Colitis

Inflammation of the colon (large intestine)

Colitis, characterized by inflammation of the colon, can cause a variety of symptoms in pets. Signs may include:

  • Diarrhea or loose, watery stools
  • Increased frequency or urgency of bowel movements
  • Blood in stool: Colitis can cause bleeding in the colon, leading to the presence of blood in the stool
  • Straining during defecation: Discomfort during bowel movements may result in straining
  • Lethargy or decreased activity level
  • Loss of appetite or decreased food intake
  • Dehydration: If your pet is vomiting or having diarrhea, they may become dehydrated. Look for signs such as increased thirst or dry gums.
  • Abdominal pain or discomfort: Signs include restlessness, pacing, or a hunched posture

Cats often show more subtle signs of pain or discomfort, such as:

  • Increased hiding
  • Reduced grooming
  • Changes in vocalization
  • Changes in litter box habits, including urinating or defecating outside the box

Colitis can be caused by various factors, including dietary indiscretion, infections, parasites, or inflammatory conditions. Other health conditions may share similar symptoms with Colitis, including Pancreatitis, Inflammatory Bowel Disease, or Gastroenteritis.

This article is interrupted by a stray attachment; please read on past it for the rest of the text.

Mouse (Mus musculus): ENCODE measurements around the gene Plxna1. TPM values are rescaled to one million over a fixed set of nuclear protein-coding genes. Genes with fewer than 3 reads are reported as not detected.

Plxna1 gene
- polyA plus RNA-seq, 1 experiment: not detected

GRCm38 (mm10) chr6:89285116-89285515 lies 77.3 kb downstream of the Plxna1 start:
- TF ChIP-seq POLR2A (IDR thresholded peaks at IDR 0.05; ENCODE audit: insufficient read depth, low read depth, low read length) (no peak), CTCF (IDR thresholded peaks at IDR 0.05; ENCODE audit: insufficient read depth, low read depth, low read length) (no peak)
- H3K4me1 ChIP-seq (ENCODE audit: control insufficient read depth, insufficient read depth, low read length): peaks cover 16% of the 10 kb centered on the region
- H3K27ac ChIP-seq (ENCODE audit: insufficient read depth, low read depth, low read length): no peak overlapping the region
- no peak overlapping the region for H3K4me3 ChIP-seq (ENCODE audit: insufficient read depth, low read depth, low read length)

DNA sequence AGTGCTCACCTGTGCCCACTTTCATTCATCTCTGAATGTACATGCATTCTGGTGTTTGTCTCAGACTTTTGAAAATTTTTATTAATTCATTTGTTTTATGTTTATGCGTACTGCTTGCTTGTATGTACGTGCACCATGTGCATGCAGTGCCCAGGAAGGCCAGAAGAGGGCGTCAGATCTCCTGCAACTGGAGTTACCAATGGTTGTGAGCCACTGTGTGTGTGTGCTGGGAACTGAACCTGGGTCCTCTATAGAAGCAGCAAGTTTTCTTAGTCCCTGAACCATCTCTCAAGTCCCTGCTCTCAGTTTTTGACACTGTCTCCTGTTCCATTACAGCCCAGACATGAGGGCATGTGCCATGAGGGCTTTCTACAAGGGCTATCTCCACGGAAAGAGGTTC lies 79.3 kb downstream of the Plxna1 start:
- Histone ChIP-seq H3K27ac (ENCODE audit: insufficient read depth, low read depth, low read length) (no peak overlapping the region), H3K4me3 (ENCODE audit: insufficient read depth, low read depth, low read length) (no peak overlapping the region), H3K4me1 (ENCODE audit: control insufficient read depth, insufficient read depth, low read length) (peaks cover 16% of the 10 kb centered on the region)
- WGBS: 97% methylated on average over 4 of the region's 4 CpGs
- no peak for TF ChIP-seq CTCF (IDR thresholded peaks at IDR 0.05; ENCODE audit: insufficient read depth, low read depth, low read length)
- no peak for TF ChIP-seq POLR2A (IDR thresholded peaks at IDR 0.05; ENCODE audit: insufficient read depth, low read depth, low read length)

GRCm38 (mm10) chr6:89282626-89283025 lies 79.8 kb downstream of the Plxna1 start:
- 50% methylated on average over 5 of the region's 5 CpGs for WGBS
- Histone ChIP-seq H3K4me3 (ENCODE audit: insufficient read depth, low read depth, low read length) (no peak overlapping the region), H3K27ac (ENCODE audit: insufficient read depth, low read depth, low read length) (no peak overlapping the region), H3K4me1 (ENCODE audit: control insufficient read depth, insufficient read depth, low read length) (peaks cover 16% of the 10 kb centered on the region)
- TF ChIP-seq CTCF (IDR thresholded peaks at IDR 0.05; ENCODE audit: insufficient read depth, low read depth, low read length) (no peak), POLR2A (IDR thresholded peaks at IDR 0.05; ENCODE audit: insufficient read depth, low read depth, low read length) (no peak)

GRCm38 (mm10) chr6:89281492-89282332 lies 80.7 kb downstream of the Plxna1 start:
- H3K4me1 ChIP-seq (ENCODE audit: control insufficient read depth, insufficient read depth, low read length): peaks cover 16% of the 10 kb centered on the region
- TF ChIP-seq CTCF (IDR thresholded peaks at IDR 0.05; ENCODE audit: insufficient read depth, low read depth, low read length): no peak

When you visit your veterinarian for concerns related to colitis, the following may occur:

  • Medical history: They will review your pet's medical history and discuss details about your pet's symptoms, duration and pattern of occurrence, and any potential triggers or dietary changes.
  • Physical examination: The veterinarian will perform a thorough exam, checking for any abnormalities, particularly in the abdomen.
  • Diagnostic testing: Diagnostic testing such as blood tests, fecal examination, and imaging (such as x-rays or ultrasound) may be recommended to evaluate the gastrointestinal tract and to rule out other underlying conditions such as foreign body ingestion. Advanced diagnostics may be discussed in cases of chronic or severe colitis.
  • Treatment options: These can vary depending on the severity and underlying cause. It may involve fluid therapy to address dehydration, medications to control diarrhea, supportive care to alleviate symptoms, and in severe cases, hospitalization with intravenous fluids and medications.
  • Follow-up care: Your veterinarian will discuss a follow-up plan, which may involve diet change, additional tests, or adjustments to your pet’s daily routine.

Your veterinary healthcare team will partner with you to decide which treatment option is best for your pet's and your family’s specific condition and situation. 

While it may not be possible to prevent all instances of colitis, there are proactive measures you can take to reduce the risk and protect your pet's digestive health. Here are some preventative measures you can implement at home:

  • Provide a balanced and appropriate diet: Feed your pet a high-quality, balanced diet that meets their nutritional needs. Consult with your veterinarian to determine the best diet for your pet's specific requirements.